Concerning mergers and acquisitions, the Law states that parties to “economic concentrations” (i.e., acquisitions or mergers) satisfying certain thresholds must submit applications for approval to the Ministry of Economy. The reporting thresholds are not yet defined, although the Law states that they are to be determined based on the market share of the parties concerned. Once submitted, the Minister has 90 days to issue a decision concerning the application, which can be extended for an additional 45 days. The parties cannot consummate the merger or acquisition during this time. The Minister may approve the application (either unconditionally or subject to conditions) if the merger or acquisition does not adversely affect competition, or if it creates economic benefits that exceed any adverse competitive effects. If the Minister does not issue a decision within the proscribed timeframe, the application will be deemed as accepted.
Enforcement and Potential Penalties
As noted above, much of the Law’s investigative and enforcement responsibilities are entrusted with the Minister and the Ministry of Economy. The Minister shall be assisted in these functions by a Competition Regulation Committee, created under the Law. Decisions by the Minister with respect to the Law may be appealed before a competent court in the UAE within a period of 60 days from the date of notification to the parties.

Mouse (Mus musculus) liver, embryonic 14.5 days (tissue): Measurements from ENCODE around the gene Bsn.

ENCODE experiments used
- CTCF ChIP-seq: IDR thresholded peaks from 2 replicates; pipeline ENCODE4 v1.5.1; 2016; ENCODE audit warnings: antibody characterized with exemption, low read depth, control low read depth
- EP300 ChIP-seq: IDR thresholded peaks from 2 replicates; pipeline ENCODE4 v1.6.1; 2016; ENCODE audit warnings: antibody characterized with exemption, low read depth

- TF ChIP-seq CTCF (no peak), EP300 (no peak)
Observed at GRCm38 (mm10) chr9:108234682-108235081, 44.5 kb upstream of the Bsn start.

Each violation of the Law’s prohibitions on restrictive agreements or abuse of dominance is subject to fines of between AED 500,000 and AED 5,000,000 (i.e., approximately US$ 135,000 to US$ 1.35 million). Similar fines apply for firms that consummate reportable mergers or acquisitions without the Minister’s approval. For repeat offenders, fines are automatically doubled. A competent court may also close down an offending business for a period of three to six months, and can order the suspension of conduct pending final judgment. In addition to the fines set out in the Law, an aggrieved party has recourse to the courts for claiming damages arising from violations of the Law.
As noted above, the Law is scheduled to come into force in February 2013. There is a six-month grace period after implementation (to August 2013) for firms to ensure that their agreements and practices are in compliance with the Law’s provisions. The Law contemplates that implementing regulations will be adopted during this time.
During this grace period, it is highly advisable for entities with UAE-based operations to review their existing and proposed commercial arrangements, such as distribution or supply agreements, agreements or alliances with actual or potential competitors, and trade association rules and regulations, to ensure compliance with the Law. In addition, businesses that may hold a dominant position within a market in the UAE should ensure that their commercial practices (including pricing and distribution) are in compliance. Finally, entities with assets or business operations in the UAE should consider the possible application of the Law’s merger and acquisition requirements on their future strategic transactions.